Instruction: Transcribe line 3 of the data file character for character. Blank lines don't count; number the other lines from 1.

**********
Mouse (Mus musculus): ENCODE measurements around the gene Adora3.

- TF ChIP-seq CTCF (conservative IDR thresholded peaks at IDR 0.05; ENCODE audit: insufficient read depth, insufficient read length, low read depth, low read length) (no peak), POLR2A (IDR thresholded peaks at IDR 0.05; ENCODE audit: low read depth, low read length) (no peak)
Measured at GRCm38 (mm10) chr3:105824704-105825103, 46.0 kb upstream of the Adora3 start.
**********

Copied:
Measured at GRCm38 (mm10) chr3:105824704-105825103, 46.0 kb upstream of the Adora3 start.